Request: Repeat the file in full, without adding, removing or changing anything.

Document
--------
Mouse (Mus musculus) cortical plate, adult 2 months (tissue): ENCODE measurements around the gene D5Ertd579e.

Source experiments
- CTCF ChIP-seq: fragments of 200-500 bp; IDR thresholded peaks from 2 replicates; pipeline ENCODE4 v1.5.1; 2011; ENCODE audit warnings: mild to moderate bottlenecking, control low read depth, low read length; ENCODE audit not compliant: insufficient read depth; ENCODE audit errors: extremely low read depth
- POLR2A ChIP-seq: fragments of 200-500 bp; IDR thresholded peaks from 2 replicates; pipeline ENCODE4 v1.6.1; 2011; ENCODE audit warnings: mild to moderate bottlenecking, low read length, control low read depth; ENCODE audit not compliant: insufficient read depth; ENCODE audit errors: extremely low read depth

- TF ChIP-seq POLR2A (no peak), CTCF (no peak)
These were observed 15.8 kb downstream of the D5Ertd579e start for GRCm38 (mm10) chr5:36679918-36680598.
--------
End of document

Mouse (Mus musculus) cortical plate, adult 2 months (tissue): ENCODE measurements around the gene D5Ertd579e.

Source experiments
- CTCF ChIP-seq: fragments of 200-500 bp; IDR thresholded peaks from 2 replicates; pipeline ENCODE4 v1.5.1; 2011; ENCODE audit warnings: mild to moderate bottlenecking, control low read depth, low read length; ENCODE audit not compliant: insufficient read depth; ENCODE audit errors: extremely low read depth
- POLR2A ChIP-seq: fragments of 200-500 bp; IDR thresholded peaks from 2 replicates; pipeline ENCODE4 v1.6.1; 2011; ENCODE audit warnings: mild to moderate bottlenecking, low read length, control low read depth; ENCODE audit not compliant: insufficient read depth; ENCODE audit errors: extremely low read depth

- TF ChIP-seq POLR2A (no peak), CTCF (no peak)
These were observed 15.8 kb downstream of the D5Ertd579e start for GRCm38 (mm10) chr5:36679918-36680598.